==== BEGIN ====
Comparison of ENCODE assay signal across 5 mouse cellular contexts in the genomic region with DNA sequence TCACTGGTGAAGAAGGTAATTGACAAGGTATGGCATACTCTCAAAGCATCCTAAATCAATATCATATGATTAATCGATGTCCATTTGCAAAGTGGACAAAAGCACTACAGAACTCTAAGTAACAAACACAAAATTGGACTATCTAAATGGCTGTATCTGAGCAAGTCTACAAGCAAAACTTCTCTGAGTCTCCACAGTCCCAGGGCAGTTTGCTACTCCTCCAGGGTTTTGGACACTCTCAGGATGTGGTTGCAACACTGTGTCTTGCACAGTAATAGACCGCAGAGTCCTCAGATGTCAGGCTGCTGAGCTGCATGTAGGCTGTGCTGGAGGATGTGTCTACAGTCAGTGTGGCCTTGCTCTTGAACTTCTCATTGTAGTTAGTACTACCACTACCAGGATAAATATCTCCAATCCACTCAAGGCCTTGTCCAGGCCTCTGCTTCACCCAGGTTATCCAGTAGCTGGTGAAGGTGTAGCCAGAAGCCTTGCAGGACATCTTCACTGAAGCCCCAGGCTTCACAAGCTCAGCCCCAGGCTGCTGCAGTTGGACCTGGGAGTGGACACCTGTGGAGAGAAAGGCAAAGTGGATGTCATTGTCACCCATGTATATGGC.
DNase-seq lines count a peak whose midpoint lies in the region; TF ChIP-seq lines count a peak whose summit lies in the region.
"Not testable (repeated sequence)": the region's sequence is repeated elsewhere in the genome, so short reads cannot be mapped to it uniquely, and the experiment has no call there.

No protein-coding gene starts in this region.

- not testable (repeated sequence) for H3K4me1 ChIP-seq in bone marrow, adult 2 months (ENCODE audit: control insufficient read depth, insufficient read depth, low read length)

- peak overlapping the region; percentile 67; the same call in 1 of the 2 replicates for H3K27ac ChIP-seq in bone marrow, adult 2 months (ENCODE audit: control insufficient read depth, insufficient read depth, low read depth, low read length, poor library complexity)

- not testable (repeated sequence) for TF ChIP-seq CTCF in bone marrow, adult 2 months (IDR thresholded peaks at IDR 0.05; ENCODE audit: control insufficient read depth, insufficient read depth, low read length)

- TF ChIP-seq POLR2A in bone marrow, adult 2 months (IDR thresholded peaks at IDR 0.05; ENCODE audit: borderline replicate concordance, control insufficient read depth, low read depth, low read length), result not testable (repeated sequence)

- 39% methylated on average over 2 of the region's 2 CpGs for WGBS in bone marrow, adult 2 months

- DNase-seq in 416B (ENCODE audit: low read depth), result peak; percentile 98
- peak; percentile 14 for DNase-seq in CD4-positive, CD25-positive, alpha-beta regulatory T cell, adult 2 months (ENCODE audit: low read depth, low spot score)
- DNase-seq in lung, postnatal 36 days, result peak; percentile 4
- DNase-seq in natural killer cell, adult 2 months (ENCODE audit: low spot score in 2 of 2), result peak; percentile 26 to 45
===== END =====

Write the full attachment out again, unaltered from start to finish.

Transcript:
Comparison of ENCODE assay signal across 5 mouse cellular contexts in the genomic region with DNA sequence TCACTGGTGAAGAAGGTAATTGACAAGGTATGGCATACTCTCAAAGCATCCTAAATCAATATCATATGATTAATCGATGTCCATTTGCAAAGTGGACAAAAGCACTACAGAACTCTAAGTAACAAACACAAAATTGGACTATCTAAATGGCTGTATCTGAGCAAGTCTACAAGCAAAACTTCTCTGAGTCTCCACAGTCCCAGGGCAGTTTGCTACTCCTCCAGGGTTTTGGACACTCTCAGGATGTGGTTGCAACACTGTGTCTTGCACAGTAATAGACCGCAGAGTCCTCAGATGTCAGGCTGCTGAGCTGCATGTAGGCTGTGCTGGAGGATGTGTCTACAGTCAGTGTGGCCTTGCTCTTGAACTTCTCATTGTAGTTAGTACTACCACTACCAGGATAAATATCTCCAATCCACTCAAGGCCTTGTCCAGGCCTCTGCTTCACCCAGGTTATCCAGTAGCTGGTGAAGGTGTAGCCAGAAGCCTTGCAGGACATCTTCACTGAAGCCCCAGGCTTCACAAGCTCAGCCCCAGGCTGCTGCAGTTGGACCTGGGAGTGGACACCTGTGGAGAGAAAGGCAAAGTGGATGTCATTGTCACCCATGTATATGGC.
DNase-seq lines count a peak whose midpoint lies in the region; TF ChIP-seq lines count a peak whose summit lies in the region.
"Not testable (repeated sequence)": the region's sequence is repeated elsewhere in the genome, so short reads cannot be mapped to it uniquely, and the experiment has no call there.

No protein-coding gene starts in this region.

- not testable (repeated sequence) for H3K4me1 ChIP-seq in bone marrow, adult 2 months (ENCODE audit: control insufficient read depth, insufficient read depth, low read length)

- peak overlapping the region; percentile 67; the same call in 1 of the 2 replicates for H3K27ac ChIP-seq in bone marrow, adult 2 months (ENCODE audit: control insufficient read depth, insufficient read depth, low read depth, low read length, poor library complexity)

- not testable (repeated sequence) for TF ChIP-seq CTCF in bone marrow, adult 2 months (IDR thresholded peaks at IDR 0.05; ENCODE audit: control insufficient read depth, insufficient read depth, low read length)

- TF ChIP-seq POLR2A in bone marrow, adult 2 months (IDR thresholded peaks at IDR 0.05; ENCODE audit: borderline replicate concordance, control insufficient read depth, low read depth, low read length), result not testable (repeated sequence)

- 39% methylated on average over 2 of the region's 2 CpGs for WGBS in bone marrow, adult 2 months

- DNase-seq in 416B (ENCODE audit: low read depth), result peak; percentile 98
- peak; percentile 14 for DNase-seq in CD4-positive, CD25-positive, alpha-beta regulatory T cell, adult 2 months (ENCODE audit: low read depth, low spot score)
- DNase-seq in lung, postnatal 36 days, result peak; percentile 4
- DNase-seq in natural killer cell, adult 2 months (ENCODE audit: low spot score in 2 of 2), result peak; percentile 26 to 45